Monthly Archives: July 2011

Archives July 29, 2011 posted by

Sky Sports, BBC win Formula One TV rights

 

The BBC and Sky have won the UK’s live television rights to Formula One between 2012 and 2018, in a move that will see the national broadcaster air just half of a season’s races as the sport goes to UK Pay-TV for the first time.

A joint statement on Friday said Sky would show all races, qualifying and practice sessions live while the BBC would show half the races and qualifying sessions, including the British and Monaco Grands Prix and the season finale.

The BBC will have a highlights package for all of the race weekends it is not covering live, while its Radio Five channel will continue to cover every live race.

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Archives July 29, 2011 posted by

No holding back for the All Blacks, says McCaw

Keeping something in reserve with half an eye on this year’s World Cup is just not in the All Blacks’ DNA, skipper Richie McCaw said on the eve of New Zealand’s Tri-Nations opener on Friday.

Defending champions after sweeping the competition last year, the All Blacks open the shortened 2011 campaign against a South Africa team badly beaten by Australia last week and severely weakened by injury.

With huge pressure from an expectant nation that they will win the World Cup on home soil later this year, was there not a temptation just to hold something back for the Sept 9-Oct. 23 tournament?

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Archives July 29, 2011 posted by

Norway ends search for bodies at island

  • Ends search on island for bodies after shootings
  • Police to interrogate Breivik again on Friday
  • Right-wing warning for Europe, former PM says

NORWEGIAN police yesterday ended a six-day search for bodies on the island where anti-Islamist extremist Anders Behring Breivik killed 68 people and say they are increasingly certain he acted alone.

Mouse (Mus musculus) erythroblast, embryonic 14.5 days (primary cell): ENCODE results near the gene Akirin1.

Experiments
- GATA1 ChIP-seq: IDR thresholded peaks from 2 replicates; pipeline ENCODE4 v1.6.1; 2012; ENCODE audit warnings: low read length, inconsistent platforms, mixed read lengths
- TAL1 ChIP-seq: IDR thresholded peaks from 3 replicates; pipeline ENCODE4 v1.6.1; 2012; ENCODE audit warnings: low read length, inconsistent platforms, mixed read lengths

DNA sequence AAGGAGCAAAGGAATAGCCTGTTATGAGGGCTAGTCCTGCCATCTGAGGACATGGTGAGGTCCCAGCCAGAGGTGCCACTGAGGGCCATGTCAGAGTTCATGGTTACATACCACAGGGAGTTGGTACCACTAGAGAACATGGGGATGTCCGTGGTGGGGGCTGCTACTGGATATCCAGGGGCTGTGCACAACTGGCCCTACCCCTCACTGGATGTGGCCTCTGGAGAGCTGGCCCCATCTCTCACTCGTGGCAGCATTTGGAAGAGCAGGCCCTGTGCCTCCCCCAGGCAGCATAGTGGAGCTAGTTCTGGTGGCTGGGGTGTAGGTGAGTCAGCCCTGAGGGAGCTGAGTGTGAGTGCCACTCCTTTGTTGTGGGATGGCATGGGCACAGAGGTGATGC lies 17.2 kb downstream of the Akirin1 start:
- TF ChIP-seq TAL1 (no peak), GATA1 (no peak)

Breivik, 32, killed a total of 76 people in a bomb attack in central Oslo followed by the shooting rampage at the island summer camp for the ruling Labour Party’s youth wing.

“The search at Utoeya (island) has been completed,” police Chief of Staff Johan Fredriksen told a news conference.

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Archives July 29, 2011 posted by

S.Koreans on landmine alert after series of deadly mudslides

  • About 10 landmines have not been recovered
  • Damage from storms seen at hundreds of millions of dollars
  • North Korea also hit by storms

SOUTH Koreans were cautioned about rogue landmines and explosives yesterday after a series of deadly landslides in and around the capital Seoul swamped military sites, defence officials said.

At least 67 people are dead or missing from the landslides and flash floods caused by the heaviest rainfalls in a century to hit the Seoul region, home to about 25 million people.

The damage bill is expected to run into hundreds of millions of dollars.

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Archives July 29, 2011 posted by

NYC hospital use palm scans to identify patients

 

A NEW York City hospital has stopped asking many patients to dig out health insurance cards and fill in endless forms, instead identifying them by scanning the unique lattice of veins in their palm.

The new biometric technology at New York University’s Langone Medical Centre is expected to speed up patient check-ins and eliminate medical errors.

Studies have shown that hospital errors are behind as many as 98,000 deaths a year in the United States.